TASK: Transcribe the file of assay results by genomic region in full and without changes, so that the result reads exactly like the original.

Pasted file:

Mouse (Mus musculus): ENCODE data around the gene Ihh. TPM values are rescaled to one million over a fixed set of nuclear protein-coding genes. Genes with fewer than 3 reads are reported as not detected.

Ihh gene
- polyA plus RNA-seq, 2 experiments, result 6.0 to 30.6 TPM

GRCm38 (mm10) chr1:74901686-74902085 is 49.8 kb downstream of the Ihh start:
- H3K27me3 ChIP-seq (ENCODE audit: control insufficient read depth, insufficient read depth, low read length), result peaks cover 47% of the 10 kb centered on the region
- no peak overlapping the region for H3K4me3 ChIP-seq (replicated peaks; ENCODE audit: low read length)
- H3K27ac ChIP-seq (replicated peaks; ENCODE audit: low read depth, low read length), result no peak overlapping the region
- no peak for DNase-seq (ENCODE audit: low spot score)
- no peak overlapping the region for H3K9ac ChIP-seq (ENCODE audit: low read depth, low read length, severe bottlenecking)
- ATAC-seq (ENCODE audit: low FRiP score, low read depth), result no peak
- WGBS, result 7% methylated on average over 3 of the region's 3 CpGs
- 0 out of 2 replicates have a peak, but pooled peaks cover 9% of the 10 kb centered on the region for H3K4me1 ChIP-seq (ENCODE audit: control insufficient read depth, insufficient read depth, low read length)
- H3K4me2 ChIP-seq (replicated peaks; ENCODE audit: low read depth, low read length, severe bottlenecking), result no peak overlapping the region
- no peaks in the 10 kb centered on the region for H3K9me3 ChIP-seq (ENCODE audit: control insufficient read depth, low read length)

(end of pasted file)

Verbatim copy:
Mouse (Mus musculus): ENCODE data around the gene Ihh. TPM values are rescaled to one million over a fixed set of nuclear protein-coding genes. Genes with fewer than 3 reads are reported as not detected.

Ihh gene
- polyA plus RNA-seq, 2 experiments, result 6.0 to 30.6 TPM

GRCm38 (mm10) chr1:74901686-74902085 is 49.8 kb downstream of the Ihh start:
- H3K27me3 ChIP-seq (ENCODE audit: control insufficient read depth, insufficient read depth, low read length), result peaks cover 47% of the 10 kb centered on the region
- no peak overlapping the region for H3K4me3 ChIP-seq (replicated peaks; ENCODE audit: low read length)
- H3K27ac ChIP-seq (replicated peaks; ENCODE audit: low read depth, low read length), result no peak overlapping the region
- no peak for DNase-seq (ENCODE audit: low spot score)
- no peak overlapping the region for H3K9ac ChIP-seq (ENCODE audit: low read depth, low read length, severe bottlenecking)
- ATAC-seq (ENCODE audit: low FRiP score, low read depth), result no peak
- WGBS, result 7% methylated on average over 3 of the region's 3 CpGs
- 0 out of 2 replicates have a peak, but pooled peaks cover 9% of the 10 kb centered on the region for H3K4me1 ChIP-seq (ENCODE audit: control insufficient read depth, insufficient read depth, low read length)
- H3K4me2 ChIP-seq (replicated peaks; ENCODE audit: low read depth, low read length, severe bottlenecking), result no peak overlapping the region
- no peaks in the 10 kb centered on the region for H3K9me3 ChIP-seq (ENCODE audit: control insufficient read depth, low read length)